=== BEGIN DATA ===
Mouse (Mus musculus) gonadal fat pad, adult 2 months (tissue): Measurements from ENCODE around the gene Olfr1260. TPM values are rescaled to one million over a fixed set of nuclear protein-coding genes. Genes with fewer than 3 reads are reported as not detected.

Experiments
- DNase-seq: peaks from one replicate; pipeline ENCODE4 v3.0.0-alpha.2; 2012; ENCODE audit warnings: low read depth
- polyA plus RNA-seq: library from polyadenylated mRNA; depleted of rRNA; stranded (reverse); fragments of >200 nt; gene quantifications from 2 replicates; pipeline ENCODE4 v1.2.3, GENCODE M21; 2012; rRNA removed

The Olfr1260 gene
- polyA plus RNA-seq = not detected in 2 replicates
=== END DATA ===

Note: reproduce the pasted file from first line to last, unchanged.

Mouse (Mus musculus) gonadal fat pad, adult 2 months (tissue): Measurements from ENCODE around the gene Olfr1260. TPM values are rescaled to one million over a fixed set of nuclear protein-coding genes. Genes with fewer than 3 reads are reported as not detected.

Experiments
- DNase-seq: peaks from one replicate; pipeline ENCODE4 v3.0.0-alpha.2; 2012; ENCODE audit warnings: low read depth
- polyA plus RNA-seq: library from polyadenylated mRNA; depleted of rRNA; stranded (reverse); fragments of >200 nt; gene quantifications from 2 replicates; pipeline ENCODE4 v1.2.3, GENCODE M21; 2012; rRNA removed

The Olfr1260 gene
- polyA plus RNA-seq = not detected in 2 replicates